|India, circa 1820|
This fine and impressive dagger has a tapering double-edged watered steel blade with a prominent central ridge and, on the forte, double panels of palmette motifs inlaid in gold to both sides. The hilt is of lustrous turban shell panels secured with brass pins, of waisted form embellished mid-way with a collar and further embellished with prominent iron washers of floral form overlaid with gold.
Overall, this is a fine, impressive dagger in excellent condition.
|Location of Origin: Asia|
|Dimensions: length: 43.8cm|
|Primary Classification: Asian Art : Other|
|Secondary Classification: Antique guns, Antique Swords for Sale : Edged Weapons and Swords for Sale|
|A straight-bladed dagger of this precise form and dimensions was offered as Lot 146, in Sotheby's London, 'Arts of the Islamic World', April 18, 2007. The Sotheby's dagger had a jade hilt but of the same waisted form and with a similar band around the hilt, and was attributed to the late eighteenth century, Mughal India.|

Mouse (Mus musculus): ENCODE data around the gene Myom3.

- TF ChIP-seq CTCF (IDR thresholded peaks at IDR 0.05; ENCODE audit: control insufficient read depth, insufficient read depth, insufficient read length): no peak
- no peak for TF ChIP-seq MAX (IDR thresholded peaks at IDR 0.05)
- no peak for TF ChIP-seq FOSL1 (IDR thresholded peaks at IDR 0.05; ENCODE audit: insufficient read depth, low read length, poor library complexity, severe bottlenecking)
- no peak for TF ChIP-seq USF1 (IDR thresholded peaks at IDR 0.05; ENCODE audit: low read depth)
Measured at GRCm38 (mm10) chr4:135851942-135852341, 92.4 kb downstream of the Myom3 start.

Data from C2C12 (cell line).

Conventionally termed mother-of-pearl, the work on the handle is in fact from the exterior sections of the turban shell, found in the waters around Gujarat, India. Turban shells first came to Europe via Constantinople or Venice. Portuguese maritime trade later greatly facilitated the introduction of the shells and items made from them to the courts of Europe. Often the shells were given gold and silver-gilt mounts and converted into jugs, vases and ewers.
References: Sotheby's London, 'Arts of the Islamic World', April 18, 2007.
Syndram, D., & A. Scherner (eds.), Princely Splendor: The Dresden Court 1580-1620, Staatliche Kunstsammlungen Dresden, 2004.
|Provenance: US art market|
|Price:||Item has been sold.|
|Offered By:||Items for sale from dealers we worked with previously|
121 Mount Vernon, Boston, MA 02108 USA
Item has been sold.
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